'They were saying we wanted to kill them with hate speech': Prof exposes Mass. school’s anti-free speech culture
After students at a Massachusetts school applauded a speaker for his anti-free speech views, a professor spoke out on her institution’s anti-free speech campus culture.
Biology professor at Williams College, Luana Maroja, spoke with So to Speak podcast host Nico Perrino about the issue of free speech at the college, according to free speech nonprofit the Foundation for Individual Rights in Education (FIRE).
The episode, titled “Words, Violence, and Censorship at Williams College,” detailed a student body that strives for self-censorship and even delivered a standing ovation to campus speaker Reza Aslan when he, according to Maroja, “said that colleges should write rules on stone on who can and cannot speak [o]n campus.”
“He ended up saying that only factual talks can happen [o]n campus. So, opinions cannot be expressed – only factual talks,” Maroja said of Aslan’s talk. “And again, a standing ovation from students.”
This culture may be attributed to the history of the school’s administration.
As Perrino pointed out, there was an incident during which the university president at the time “unilaterally disinvited” a controversial speaker desired by a campus group. The host appeared to be referring to the school's dis-invitation of VDARE.com writer John Derbyshire, who had previously been fired from The National Review.
Students “relayed to me how this debate over free speech and what speakers can be invited to campus is kind of all-consuming at Williams,” the podcast host said. “The debate over safety and whether physical safety is different from psychological safety and bringing certain speakers to campus can actually be considered violence in some cases.”
Maroja disputed the idea that campus speakers should be filtered by ideology.
“I would go to all these talks and that’s one thing I gained a lot from those debates is learning the opponents’ arguments so that you can better your own arguments,” she mentioned about her experience as a graduate student at Cornell University. “So, that’s one example of how the speech that I considered hateful, if you will, could actually teach me a lot of stuff.”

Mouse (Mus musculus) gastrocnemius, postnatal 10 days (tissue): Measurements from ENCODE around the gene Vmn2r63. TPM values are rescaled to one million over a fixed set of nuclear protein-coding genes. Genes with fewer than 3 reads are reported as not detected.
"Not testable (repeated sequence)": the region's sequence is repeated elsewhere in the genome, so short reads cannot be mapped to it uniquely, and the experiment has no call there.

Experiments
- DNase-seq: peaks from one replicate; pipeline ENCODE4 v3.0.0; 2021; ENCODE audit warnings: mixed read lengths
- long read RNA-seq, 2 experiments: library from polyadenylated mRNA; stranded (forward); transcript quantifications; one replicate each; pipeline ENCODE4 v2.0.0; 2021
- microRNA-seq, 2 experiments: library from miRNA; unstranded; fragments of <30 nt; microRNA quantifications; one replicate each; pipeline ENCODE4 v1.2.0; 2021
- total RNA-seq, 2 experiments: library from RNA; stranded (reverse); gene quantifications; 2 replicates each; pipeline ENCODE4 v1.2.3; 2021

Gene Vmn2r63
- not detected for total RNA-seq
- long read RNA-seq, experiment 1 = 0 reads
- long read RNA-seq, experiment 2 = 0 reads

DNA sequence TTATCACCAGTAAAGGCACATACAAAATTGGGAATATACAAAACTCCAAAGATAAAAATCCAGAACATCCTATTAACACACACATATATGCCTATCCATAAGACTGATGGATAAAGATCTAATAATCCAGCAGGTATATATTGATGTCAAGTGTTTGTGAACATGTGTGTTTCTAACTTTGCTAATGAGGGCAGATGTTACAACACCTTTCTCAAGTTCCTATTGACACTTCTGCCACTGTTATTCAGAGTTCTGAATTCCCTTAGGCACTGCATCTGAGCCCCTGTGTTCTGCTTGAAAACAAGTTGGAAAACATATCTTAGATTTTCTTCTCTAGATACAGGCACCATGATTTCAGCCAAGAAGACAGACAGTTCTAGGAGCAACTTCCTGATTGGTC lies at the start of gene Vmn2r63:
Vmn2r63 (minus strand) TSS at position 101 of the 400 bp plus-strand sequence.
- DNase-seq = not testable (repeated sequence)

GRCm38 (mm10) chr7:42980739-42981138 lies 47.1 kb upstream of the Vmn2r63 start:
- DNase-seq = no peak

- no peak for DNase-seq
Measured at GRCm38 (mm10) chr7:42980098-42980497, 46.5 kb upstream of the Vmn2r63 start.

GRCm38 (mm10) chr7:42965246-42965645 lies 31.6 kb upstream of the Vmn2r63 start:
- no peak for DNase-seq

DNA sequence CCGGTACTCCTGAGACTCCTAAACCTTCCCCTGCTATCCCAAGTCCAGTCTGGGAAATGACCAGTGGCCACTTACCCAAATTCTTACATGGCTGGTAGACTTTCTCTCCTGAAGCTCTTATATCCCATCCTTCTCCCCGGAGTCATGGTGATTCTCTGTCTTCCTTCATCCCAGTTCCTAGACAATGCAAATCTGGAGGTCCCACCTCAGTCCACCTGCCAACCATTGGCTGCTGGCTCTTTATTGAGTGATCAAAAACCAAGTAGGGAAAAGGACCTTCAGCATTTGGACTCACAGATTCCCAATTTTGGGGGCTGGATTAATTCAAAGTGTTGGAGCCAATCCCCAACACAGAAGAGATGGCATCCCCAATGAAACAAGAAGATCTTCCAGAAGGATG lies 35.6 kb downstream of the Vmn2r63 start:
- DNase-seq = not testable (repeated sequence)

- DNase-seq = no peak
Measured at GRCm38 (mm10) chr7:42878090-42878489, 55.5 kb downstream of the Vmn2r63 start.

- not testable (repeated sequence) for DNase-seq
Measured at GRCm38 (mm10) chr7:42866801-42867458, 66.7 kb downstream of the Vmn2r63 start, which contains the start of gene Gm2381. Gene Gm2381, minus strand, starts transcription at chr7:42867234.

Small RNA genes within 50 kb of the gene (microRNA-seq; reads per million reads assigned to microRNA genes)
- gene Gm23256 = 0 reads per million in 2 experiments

Williams College professors convened to address the growing issue of free speech repression on campus.
“We decided that it was time that we adopted the Chicago principles of free expression [o]n campus,” Maroja described. “We had a couple days scheduled for discussion. The students heard about this.”
“I heard from college council that the students were planning on breaking into our meeting. I emailed the students. I explained we were not voting. But they still came. They had signs saying ‘free speech harms’ and they disrupted the meeting throughout. They were saying we wanted to kill them with hate speech.”
In late June, Williams President Maud Mandel told the campus community about the completion of a report by a "committee on inquiry and inclusion" that he had convened.
"The Committee recommends that the college 'publish and affirm a statement on expression and inclusion,'" the president said. "I strongly agree that Williams would benefit from such a statement, and I’ll develop a draft this summer in consultation with the Faculty Steering Committee and the Ad Hoc Committee itself. The statement, too, will be available for discussion next fall."
Mandel said that he accepts all of the committee's suggestions. But, as pointed out in a blog post to which Maroja directed Campus Reform, the committee singled out "hate speech" as something that "threatens dignitary safety," without providing much further detail.
Williams College is also under federal investigation for its denial of a campus pro-Israel group, recently reported by Campus Reform.
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